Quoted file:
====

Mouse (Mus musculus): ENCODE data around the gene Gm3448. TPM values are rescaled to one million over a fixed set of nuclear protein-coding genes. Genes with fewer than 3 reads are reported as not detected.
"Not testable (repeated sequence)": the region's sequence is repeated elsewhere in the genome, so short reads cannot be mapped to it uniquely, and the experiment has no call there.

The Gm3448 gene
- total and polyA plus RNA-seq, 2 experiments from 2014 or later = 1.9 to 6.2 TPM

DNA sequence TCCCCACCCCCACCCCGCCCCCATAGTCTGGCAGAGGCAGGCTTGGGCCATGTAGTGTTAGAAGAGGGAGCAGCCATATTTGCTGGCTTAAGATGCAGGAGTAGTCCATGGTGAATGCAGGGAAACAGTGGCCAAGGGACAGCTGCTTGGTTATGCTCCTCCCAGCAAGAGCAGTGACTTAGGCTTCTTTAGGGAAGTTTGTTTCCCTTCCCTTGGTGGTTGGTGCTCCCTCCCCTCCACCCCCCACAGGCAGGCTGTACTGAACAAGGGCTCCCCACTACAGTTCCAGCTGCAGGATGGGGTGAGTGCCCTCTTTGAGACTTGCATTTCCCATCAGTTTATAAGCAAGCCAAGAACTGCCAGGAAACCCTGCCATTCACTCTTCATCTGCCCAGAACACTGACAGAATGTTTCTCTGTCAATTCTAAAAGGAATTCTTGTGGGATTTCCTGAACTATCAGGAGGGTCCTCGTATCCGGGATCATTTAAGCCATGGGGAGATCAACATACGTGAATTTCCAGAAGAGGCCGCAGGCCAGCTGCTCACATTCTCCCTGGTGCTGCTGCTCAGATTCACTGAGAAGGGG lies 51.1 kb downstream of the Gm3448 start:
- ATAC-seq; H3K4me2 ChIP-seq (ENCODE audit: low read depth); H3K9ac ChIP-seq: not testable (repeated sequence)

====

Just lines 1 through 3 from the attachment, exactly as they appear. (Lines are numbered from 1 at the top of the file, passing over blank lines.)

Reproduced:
Mouse (Mus musculus): ENCODE data around the gene Gm3448. TPM values are rescaled to one million over a fixed set of nuclear protein-coding genes. Genes with fewer than 3 reads are reported as not detected.
"Not testable (repeated sequence)": the region's sequence is repeated elsewhere in the genome, so short reads cannot be mapped to it uniquely, and the experiment has no call there.

The Gm3448 gene